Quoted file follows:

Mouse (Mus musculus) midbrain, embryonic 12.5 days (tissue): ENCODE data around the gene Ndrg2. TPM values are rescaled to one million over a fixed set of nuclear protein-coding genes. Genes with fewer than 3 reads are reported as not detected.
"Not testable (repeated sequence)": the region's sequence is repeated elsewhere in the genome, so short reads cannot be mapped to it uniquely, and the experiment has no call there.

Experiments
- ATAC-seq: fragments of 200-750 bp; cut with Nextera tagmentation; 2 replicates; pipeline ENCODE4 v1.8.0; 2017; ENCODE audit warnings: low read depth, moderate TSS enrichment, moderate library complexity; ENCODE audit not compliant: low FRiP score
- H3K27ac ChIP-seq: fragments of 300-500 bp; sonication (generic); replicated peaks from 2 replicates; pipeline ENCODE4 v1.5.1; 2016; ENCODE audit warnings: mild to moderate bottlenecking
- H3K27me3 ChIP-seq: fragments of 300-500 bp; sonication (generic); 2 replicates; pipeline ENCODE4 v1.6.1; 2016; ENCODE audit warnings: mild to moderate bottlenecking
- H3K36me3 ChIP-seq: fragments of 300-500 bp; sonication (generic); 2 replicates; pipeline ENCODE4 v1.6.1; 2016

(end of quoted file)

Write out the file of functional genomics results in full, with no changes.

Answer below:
Mouse (Mus musculus) midbrain, embryonic 12.5 days (tissue): ENCODE data around the gene Ndrg2. TPM values are rescaled to one million over a fixed set of nuclear protein-coding genes. Genes with fewer than 3 reads are reported as not detected.
"Not testable (repeated sequence)": the region's sequence is repeated elsewhere in the genome, so short reads cannot be mapped to it uniquely, and the experiment has no call there.

Experiments
- ATAC-seq: fragments of 200-750 bp; cut with Nextera tagmentation; 2 replicates; pipeline ENCODE4 v1.8.0; 2017; ENCODE audit warnings: low read depth, moderate TSS enrichment, moderate library complexity; ENCODE audit not compliant: low FRiP score
- H3K27ac ChIP-seq: fragments of 300-500 bp; sonication (generic); replicated peaks from 2 replicates; pipeline ENCODE4 v1.5.1; 2016; ENCODE audit warnings: mild to moderate bottlenecking
- H3K27me3 ChIP-seq: fragments of 300-500 bp; sonication (generic); 2 replicates; pipeline ENCODE4 v1.6.1; 2016; ENCODE audit warnings: mild to moderate bottlenecking
- H3K36me3 ChIP-seq: fragments of 300-500 bp; sonication (generic); 2 replicates; pipeline ENCODE4 v1.6.1; 2016